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Reconceptualizing the notion of victim selection, risk, and offender behavior in healthcare serial murders

Reconceptualizing the notion of victim selection, risk, and offender behavior in healthcare... Purpose – Beginning with the understanding that healthcare serial killers differ from traditional serial killers in terms of victim selection, risk and offender behavior, this paper attempts to reconceptualize how the motivations of healthcare serial killers are understood within the scope of care‐giving environments. Design/methodology/approach – Drawing on the current literature surrounding serial homicide and serial killers, the paper argues that healthcare serial killers, by virtue of their profession, have an advantage in committing homicides that are less likely to be detected. Findings – It is found that healthcare professionals work in an environment that is conducive to anti‐social behaviour like homicide. More specifically, recurring conditions within the work place (e.g. lack of a reporting system for problem employees, code of silence amongst employees) adds to the ease with which healthcare serial killers can evade capture. Originality/value – Research examining healthcare professionals who kill their patients is limited. The current paper provisionally adds to the current understanding of serial homicide. While offering various explanations as to why healthcare serial killers are difficult to detect, this paper also explores some potential solutions for the monitoring of healthcare professionals and protecting the vulnerable patients in their care. http://www.deepdyve.com/assets/images/DeepDyve-Logo-lg.png Journal of Criminal Psychology Emerald Publishing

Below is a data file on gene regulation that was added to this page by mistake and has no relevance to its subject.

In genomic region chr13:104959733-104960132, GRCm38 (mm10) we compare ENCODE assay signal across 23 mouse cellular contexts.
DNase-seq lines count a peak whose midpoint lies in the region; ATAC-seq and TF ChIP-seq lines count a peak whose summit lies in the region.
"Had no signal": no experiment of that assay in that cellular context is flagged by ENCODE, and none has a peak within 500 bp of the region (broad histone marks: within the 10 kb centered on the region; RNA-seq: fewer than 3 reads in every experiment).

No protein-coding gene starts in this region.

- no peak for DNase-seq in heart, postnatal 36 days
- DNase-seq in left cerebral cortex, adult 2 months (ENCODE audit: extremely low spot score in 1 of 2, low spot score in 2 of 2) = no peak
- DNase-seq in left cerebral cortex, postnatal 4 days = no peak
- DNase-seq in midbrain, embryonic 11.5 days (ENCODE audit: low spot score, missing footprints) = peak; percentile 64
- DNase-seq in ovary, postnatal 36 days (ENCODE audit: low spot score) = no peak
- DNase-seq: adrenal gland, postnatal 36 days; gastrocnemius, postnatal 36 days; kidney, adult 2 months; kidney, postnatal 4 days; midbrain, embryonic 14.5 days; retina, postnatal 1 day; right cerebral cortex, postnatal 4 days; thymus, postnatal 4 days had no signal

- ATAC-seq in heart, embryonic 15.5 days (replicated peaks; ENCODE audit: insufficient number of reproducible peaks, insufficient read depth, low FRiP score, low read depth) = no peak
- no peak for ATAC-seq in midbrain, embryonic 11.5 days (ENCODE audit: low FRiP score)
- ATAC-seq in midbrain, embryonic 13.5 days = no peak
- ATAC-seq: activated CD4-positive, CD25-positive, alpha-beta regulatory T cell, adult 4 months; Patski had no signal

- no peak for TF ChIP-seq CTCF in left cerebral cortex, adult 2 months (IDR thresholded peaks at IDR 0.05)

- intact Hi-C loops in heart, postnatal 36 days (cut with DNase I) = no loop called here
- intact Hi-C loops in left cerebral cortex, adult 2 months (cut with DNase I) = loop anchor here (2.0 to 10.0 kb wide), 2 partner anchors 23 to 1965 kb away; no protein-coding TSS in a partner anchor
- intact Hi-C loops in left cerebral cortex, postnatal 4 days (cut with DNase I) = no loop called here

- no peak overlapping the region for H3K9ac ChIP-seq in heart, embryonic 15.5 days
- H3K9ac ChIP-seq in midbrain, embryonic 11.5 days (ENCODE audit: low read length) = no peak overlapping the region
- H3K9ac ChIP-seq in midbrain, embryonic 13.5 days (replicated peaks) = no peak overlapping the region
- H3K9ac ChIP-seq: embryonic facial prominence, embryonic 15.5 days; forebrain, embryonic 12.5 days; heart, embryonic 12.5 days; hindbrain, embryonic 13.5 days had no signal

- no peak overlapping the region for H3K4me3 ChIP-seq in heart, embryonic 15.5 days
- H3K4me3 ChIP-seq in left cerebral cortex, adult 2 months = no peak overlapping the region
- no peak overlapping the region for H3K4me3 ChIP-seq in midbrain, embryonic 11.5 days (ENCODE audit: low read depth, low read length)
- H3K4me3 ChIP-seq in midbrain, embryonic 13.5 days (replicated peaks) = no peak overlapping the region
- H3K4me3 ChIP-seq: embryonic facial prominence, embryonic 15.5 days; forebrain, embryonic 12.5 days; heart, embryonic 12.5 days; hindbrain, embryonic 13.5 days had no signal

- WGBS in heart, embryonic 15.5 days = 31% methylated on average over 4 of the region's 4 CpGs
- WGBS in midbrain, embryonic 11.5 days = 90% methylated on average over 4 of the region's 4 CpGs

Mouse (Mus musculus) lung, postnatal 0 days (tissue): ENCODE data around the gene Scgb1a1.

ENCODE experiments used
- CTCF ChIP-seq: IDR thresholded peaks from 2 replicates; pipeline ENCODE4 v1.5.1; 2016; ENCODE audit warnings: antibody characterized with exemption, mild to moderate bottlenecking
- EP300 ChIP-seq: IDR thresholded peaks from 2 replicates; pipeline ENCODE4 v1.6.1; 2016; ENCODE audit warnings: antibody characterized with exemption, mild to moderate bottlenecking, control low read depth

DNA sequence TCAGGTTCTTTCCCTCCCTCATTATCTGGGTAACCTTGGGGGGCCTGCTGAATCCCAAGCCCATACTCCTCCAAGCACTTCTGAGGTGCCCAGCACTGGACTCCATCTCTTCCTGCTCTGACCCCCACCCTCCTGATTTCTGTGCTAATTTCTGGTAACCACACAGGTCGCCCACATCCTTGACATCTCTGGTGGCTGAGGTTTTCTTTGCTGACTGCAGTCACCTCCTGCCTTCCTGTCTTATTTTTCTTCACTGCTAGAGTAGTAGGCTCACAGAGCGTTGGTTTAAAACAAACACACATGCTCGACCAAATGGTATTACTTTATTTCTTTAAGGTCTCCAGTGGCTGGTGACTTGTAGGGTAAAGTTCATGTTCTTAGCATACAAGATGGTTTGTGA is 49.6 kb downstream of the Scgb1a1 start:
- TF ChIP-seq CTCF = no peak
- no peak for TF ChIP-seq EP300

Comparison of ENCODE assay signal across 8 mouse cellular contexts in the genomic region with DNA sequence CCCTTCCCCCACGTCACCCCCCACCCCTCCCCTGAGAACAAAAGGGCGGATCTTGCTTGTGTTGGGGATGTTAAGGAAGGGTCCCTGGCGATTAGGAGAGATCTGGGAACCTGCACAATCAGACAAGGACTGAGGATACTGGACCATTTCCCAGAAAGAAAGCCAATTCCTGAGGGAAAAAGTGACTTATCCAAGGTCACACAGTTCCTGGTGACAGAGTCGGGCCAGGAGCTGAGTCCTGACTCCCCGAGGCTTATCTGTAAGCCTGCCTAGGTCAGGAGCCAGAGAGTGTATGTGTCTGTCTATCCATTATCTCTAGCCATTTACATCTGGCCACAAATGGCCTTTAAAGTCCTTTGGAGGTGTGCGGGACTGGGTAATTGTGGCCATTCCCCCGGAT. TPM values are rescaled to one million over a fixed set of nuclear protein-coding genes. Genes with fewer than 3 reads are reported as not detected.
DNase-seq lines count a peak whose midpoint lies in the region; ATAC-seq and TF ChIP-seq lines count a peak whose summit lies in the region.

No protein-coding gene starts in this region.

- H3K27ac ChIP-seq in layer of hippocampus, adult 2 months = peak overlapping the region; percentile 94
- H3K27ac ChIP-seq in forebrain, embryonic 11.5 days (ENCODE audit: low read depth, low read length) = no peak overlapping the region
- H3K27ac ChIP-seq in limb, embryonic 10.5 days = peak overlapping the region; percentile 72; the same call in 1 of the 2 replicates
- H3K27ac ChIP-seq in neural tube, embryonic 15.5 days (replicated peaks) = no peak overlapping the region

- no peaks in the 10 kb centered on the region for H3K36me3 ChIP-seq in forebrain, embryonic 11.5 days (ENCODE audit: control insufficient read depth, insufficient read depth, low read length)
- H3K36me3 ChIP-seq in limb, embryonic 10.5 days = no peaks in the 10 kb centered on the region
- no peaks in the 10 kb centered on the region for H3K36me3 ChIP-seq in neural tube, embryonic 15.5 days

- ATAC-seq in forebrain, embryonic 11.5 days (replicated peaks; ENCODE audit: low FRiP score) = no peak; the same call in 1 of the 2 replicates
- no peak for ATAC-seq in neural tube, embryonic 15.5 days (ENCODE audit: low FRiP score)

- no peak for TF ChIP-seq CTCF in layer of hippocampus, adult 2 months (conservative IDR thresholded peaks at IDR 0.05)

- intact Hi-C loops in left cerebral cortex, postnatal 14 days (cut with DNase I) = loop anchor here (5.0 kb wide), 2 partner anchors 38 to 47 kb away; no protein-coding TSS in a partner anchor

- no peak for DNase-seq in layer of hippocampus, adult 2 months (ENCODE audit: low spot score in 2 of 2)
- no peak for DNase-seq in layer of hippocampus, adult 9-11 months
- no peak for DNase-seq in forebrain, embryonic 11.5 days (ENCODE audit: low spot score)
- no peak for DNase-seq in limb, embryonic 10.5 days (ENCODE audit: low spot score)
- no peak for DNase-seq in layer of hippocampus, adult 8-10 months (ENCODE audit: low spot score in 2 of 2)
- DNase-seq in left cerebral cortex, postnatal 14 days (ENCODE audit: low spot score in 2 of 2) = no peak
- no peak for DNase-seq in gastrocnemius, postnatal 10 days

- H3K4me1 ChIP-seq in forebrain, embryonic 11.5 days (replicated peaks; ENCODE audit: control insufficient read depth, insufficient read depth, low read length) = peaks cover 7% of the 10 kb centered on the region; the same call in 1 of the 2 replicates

Reconceptualizing the notion of victim selection, risk, and offender behavior in healthcare serial murders

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References (92)

Publisher
Emerald Publishing
Copyright
Copyright © 2013 Emerald Group Publishing Limited. All rights reserved.
ISSN
2009-3829
DOI
10.1108/20093821311307776
Publisher site
See Article on Publisher Site

Abstract

Purpose – Beginning with the understanding that healthcare serial killers differ from traditional serial killers in terms of victim selection, risk and offender behavior, this paper attempts to reconceptualize how the motivations of healthcare serial killers are understood within the scope of care‐giving environments. Design/methodology/approach – Drawing on the current literature surrounding serial homicide and serial killers, the paper argues that healthcare serial killers, by virtue of their profession, have an advantage in committing homicides that are less likely to be detected. Findings – It is found that healthcare professionals work in an environment that is conducive to anti‐social behaviour like homicide. More specifically, recurring conditions within the work place (e.g. lack of a reporting system for problem employees, code of silence amongst employees) adds to the ease with which healthcare serial killers can evade capture. Originality/value – Research examining healthcare professionals who kill their patients is limited. The current paper provisionally adds to the current understanding of serial homicide. While offering various explanations as to why healthcare serial killers are difficult to detect, this paper also explores some potential solutions for the monitoring of healthcare professionals and protecting the vulnerable patients in their care.

Journal

Journal of Criminal PsychologyEmerald Publishing

Published: Mar 15, 2013

Keywords: Serial homicide; Healthcare serial killers; Criminological theory; Criminals; Risk assessment; Health services sector

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